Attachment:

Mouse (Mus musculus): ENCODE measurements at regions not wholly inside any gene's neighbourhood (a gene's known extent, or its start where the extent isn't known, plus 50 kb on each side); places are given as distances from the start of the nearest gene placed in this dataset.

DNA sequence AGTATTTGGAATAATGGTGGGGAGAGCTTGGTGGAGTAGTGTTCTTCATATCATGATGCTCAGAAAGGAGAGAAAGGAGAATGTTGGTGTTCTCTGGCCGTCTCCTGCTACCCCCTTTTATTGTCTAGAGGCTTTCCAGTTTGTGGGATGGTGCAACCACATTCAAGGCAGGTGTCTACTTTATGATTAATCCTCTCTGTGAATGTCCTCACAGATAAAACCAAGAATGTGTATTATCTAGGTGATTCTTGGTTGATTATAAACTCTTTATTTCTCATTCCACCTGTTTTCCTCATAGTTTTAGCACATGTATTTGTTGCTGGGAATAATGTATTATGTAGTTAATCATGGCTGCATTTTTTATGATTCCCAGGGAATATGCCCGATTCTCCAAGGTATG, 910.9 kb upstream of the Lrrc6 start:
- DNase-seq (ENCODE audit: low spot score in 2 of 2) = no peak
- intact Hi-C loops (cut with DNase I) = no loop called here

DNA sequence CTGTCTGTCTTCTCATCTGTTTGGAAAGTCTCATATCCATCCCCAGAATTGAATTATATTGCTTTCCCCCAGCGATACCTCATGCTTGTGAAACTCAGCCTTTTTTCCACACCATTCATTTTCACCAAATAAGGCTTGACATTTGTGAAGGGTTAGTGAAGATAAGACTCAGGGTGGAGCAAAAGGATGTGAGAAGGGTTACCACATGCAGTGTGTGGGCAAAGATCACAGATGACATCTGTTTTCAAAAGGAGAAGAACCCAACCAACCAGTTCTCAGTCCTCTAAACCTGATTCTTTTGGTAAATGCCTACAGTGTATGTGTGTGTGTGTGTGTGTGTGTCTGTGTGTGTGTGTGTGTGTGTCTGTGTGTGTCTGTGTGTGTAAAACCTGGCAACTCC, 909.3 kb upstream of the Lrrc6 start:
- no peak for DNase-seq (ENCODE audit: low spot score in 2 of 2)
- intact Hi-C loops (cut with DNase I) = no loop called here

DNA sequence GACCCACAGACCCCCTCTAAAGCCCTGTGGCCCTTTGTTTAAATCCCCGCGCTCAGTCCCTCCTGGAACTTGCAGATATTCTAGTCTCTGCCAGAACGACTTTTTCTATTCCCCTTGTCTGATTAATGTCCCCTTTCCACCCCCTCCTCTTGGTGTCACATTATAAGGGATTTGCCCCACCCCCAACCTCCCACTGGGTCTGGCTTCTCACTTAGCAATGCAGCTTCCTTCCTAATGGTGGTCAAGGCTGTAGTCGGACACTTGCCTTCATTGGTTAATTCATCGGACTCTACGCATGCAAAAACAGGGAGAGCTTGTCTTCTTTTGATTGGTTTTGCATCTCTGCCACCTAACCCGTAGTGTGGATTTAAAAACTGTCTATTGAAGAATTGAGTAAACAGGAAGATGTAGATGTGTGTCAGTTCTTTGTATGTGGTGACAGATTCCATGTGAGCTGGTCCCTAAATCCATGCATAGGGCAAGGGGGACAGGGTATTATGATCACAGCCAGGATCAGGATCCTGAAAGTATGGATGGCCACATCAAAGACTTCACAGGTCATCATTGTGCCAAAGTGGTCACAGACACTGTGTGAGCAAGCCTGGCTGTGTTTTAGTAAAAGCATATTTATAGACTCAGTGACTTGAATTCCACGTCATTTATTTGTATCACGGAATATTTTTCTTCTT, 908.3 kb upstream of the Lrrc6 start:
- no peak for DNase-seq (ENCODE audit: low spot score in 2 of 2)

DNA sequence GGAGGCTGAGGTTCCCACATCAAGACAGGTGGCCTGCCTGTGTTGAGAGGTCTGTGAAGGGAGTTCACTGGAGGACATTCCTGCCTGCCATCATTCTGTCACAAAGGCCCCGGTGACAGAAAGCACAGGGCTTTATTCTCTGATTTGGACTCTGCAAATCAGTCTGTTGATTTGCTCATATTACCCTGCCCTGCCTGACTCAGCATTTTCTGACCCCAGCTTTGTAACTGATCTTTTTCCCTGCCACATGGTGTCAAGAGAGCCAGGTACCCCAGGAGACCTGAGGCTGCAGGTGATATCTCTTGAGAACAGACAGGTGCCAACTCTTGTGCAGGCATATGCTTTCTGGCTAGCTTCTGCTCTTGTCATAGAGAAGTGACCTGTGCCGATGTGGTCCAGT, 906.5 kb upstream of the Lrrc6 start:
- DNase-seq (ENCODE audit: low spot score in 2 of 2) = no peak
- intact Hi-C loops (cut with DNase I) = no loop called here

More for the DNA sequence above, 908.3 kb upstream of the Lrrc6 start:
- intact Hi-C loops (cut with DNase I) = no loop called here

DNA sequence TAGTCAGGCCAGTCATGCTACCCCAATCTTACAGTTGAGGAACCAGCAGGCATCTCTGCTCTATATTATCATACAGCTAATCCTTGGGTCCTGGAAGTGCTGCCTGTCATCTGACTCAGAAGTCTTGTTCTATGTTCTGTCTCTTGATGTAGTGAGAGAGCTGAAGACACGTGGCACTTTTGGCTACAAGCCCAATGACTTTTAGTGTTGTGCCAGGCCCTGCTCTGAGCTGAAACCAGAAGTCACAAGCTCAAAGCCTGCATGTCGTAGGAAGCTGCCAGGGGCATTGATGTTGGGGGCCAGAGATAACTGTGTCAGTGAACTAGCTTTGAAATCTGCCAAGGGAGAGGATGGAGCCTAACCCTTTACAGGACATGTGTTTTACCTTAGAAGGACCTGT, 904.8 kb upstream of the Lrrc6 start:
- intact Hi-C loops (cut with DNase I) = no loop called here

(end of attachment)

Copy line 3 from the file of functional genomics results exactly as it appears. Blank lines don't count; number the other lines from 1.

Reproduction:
- DNase-seq (ENCODE audit: low spot score in 2 of 2) = no peak